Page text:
ALBUQUERQUE, N.M. (KRQE) - You go to a baseball game and the chance of catching a foul ball or a home run is part of the excitement and is generally accepted. The courts have agreed, until now.
In the wake of a court ruling the Albuquerque Isotopes settled with a boy who was hit in the head by a foul ball, questions were raised whether the Isotopes would make new measures to improve safety at games.
Some measures, like more nets around the field would mean fewer souvenirs for fans.
Isotopes General Manager John Traub says there are no plans to put up more nets throughout the park. He also says there are about 300 signs throughout the park, warning people about flying balls.
"You look at our track record, you look at six million people who have come through this park in 10 years...we've been sued one time. I think our track record speaks for itself," Traub said.
The lawsuit against the Isotopes was settled late last week. It began back it 2003 when a 4-year-old boy and his family were sitting in the picnic area of the park. When a player hit a home run during batting practice the boy was hit in the head and then the family sued.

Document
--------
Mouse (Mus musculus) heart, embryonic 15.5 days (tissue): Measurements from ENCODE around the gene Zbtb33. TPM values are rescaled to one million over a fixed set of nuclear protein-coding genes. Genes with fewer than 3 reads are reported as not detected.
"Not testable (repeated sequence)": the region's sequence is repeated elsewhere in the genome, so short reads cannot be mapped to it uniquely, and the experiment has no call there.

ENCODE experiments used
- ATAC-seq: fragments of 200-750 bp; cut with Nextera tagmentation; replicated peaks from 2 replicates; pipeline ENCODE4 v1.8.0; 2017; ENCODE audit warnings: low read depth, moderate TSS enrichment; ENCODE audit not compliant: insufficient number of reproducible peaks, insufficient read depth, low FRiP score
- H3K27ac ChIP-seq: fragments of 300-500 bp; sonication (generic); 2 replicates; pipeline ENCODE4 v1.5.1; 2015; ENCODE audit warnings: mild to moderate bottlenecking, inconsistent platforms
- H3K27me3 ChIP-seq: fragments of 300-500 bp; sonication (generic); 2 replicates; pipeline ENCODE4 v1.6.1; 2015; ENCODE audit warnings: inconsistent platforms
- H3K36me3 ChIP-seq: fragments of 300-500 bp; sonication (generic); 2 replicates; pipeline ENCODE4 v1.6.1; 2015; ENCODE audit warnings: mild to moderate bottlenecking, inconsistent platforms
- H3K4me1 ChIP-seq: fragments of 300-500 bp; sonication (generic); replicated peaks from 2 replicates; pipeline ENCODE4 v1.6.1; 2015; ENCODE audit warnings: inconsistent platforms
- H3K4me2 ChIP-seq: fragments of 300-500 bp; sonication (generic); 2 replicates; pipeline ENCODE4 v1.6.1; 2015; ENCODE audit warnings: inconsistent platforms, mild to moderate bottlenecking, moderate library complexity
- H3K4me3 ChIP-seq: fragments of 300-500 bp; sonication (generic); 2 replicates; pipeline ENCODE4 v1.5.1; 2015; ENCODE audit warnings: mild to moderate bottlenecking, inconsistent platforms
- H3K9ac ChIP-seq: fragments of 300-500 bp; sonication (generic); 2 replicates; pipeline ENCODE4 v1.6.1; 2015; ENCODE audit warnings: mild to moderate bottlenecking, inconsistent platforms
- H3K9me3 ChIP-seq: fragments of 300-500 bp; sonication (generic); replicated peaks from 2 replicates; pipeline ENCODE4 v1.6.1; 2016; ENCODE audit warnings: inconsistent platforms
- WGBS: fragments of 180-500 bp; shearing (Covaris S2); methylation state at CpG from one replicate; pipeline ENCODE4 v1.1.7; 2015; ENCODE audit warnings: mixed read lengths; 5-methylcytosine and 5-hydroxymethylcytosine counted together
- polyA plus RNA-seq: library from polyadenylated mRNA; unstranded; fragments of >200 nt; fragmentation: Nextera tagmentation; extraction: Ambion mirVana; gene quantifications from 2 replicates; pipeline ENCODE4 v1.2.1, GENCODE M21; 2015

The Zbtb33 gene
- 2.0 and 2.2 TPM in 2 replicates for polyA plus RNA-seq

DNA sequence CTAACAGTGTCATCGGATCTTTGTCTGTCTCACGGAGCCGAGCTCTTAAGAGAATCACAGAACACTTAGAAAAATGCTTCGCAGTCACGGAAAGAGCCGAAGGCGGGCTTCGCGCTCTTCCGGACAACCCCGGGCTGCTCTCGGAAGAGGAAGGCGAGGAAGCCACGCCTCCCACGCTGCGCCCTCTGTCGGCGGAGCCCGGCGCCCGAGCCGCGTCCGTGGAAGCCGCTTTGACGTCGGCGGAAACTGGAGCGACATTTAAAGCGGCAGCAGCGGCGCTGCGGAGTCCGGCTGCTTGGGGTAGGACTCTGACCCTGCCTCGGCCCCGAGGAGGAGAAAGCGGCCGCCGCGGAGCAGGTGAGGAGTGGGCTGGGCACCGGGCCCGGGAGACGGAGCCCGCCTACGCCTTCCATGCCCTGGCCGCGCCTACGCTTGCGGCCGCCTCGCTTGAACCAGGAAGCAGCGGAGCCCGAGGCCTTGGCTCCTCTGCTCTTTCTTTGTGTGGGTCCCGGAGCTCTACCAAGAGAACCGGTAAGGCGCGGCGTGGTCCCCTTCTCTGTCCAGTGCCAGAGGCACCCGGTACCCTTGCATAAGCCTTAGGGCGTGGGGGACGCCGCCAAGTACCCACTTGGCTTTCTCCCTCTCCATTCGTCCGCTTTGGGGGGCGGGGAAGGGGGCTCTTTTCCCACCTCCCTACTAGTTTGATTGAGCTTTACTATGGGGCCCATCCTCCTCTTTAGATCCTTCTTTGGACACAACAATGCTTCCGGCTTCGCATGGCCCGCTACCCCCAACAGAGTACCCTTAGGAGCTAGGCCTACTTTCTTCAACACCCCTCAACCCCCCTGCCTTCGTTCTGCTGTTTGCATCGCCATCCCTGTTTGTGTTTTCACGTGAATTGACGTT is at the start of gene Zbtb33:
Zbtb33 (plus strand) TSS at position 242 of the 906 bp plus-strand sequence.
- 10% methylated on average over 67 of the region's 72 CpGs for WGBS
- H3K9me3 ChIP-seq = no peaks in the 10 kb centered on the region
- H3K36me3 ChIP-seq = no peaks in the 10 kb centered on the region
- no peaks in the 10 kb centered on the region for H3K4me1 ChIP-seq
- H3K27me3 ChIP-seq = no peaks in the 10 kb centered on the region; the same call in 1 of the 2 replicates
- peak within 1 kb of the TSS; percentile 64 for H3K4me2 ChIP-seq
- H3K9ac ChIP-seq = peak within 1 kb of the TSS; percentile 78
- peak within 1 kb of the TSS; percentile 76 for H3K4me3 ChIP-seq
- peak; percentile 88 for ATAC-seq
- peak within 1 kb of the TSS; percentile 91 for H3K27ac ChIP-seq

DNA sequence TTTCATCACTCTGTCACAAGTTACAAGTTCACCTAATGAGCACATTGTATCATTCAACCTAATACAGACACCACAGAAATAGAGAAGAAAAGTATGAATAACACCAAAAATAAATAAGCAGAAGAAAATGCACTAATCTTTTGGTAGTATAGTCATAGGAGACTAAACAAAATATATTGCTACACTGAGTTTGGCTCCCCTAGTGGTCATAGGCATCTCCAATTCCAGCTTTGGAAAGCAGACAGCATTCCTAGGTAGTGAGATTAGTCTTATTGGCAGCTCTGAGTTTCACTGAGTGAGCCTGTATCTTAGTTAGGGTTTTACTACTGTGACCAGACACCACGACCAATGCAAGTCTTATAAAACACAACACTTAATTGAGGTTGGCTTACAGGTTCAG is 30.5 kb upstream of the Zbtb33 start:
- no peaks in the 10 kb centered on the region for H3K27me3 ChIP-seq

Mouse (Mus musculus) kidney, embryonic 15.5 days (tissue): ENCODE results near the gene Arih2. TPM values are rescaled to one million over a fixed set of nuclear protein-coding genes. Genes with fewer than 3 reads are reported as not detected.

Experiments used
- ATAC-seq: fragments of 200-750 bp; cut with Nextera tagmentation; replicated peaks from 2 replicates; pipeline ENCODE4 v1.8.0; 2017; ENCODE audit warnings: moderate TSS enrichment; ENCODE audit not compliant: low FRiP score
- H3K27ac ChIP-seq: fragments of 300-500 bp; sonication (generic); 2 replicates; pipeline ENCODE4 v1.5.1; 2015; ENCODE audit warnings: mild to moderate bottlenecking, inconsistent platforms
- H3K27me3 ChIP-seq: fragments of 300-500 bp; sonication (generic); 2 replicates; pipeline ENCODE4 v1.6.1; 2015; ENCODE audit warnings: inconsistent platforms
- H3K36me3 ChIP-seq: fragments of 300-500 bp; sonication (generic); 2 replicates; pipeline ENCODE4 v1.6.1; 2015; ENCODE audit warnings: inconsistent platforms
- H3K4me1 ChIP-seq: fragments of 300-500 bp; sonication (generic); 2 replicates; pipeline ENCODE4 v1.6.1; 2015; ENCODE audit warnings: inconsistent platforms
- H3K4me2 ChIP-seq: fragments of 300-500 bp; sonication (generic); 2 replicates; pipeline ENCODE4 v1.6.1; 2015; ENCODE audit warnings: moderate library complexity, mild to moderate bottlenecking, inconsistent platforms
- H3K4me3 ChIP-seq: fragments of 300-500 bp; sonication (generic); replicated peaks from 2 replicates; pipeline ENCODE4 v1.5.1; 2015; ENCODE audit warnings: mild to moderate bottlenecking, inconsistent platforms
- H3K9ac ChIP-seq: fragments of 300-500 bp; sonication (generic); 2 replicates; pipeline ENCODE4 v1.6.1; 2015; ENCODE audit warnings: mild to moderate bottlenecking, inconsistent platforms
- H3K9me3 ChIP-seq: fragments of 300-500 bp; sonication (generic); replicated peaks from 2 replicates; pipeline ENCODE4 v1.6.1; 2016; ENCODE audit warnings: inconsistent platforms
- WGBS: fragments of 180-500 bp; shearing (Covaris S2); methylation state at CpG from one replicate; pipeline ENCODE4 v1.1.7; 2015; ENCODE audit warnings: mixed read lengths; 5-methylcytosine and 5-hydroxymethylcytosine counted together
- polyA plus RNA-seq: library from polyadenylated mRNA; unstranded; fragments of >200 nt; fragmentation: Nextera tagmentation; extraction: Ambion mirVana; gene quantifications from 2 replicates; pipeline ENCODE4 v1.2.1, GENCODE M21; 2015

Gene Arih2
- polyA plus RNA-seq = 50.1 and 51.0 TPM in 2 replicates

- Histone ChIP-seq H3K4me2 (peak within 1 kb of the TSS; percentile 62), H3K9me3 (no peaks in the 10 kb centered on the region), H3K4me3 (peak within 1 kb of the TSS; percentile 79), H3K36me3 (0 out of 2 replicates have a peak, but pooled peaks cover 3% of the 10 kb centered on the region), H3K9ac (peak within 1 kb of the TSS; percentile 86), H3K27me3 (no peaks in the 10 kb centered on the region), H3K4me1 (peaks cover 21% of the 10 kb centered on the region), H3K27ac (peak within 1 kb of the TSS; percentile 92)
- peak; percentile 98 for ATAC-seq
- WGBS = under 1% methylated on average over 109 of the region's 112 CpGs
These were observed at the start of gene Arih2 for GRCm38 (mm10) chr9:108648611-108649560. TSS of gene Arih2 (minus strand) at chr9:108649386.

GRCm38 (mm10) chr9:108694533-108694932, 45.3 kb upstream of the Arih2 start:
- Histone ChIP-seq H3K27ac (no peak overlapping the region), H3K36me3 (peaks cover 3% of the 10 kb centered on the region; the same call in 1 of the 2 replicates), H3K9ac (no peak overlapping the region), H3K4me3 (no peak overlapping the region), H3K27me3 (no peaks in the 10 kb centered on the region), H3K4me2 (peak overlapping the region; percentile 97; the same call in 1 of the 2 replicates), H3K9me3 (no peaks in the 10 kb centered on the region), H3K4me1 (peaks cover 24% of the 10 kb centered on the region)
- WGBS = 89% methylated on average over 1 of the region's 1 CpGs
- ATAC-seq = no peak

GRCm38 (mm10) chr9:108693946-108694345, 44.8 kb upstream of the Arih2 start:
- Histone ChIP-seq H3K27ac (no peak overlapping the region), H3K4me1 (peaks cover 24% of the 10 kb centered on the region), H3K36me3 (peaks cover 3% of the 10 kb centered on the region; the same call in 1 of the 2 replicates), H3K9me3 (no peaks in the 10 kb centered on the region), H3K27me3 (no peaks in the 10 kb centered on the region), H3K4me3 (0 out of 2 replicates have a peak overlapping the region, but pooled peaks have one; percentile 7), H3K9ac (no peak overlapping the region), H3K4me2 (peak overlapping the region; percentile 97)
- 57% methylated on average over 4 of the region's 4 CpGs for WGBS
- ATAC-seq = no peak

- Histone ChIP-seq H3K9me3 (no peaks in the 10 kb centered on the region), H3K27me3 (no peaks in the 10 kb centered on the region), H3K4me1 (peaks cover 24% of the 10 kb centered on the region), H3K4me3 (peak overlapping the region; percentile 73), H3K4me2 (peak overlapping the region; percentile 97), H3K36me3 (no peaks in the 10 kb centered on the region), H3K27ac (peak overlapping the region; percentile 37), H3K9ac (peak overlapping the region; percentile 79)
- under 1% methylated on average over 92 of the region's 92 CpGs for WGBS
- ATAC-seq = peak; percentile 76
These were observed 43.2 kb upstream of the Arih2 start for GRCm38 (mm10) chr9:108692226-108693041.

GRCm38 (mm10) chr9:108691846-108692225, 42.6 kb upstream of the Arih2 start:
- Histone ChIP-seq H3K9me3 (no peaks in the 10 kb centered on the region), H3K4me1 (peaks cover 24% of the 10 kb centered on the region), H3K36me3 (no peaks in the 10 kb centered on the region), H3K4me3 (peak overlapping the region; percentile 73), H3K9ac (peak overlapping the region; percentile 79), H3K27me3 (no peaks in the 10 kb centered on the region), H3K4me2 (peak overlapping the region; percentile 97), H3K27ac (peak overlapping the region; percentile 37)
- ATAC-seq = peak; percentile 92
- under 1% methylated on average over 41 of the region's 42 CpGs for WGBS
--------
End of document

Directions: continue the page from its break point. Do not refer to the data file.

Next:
Usually ballparks rely on what's called the "baseball rule," which protects them from lawsuits when fans are hit by a foul ball or home run.
But the case against the Isotopes was settled with the dollar amount undisclosed.
An emotional mother is still waiting for answers about what happened to her missing daughter.
The federal jury weighing a life or death sentence for convicted killer John McCluskey has announced it couldn't reach a decision.
New details about the two New Mexico men arrested Tuesday for the murder of a Texas woman.
They are two coaches building their respective football programs.
It was a Food Network show that inspired some students at Sandia High School.
Albuquerque will soon be getting a new library, the first one built here in decades.